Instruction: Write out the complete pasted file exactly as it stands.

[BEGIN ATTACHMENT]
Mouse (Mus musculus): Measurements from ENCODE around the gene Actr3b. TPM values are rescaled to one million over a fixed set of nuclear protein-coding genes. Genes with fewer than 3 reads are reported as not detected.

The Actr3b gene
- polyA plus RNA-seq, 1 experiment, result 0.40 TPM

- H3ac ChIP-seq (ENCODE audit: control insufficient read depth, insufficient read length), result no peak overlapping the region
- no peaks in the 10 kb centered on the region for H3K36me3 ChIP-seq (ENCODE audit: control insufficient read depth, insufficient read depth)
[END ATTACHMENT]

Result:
Mouse (Mus musculus): Measurements from ENCODE around the gene Actr3b. TPM values are rescaled to one million over a fixed set of nuclear protein-coding genes. Genes with fewer than 3 reads are reported as not detected.

The Actr3b gene
- polyA plus RNA-seq, 1 experiment, result 0.40 TPM

- H3ac ChIP-seq (ENCODE audit: control insufficient read depth, insufficient read length), result no peak overlapping the region
- no peaks in the 10 kb centered on the region for H3K36me3 ChIP-seq (ENCODE audit: control insufficient read depth, insufficient read depth)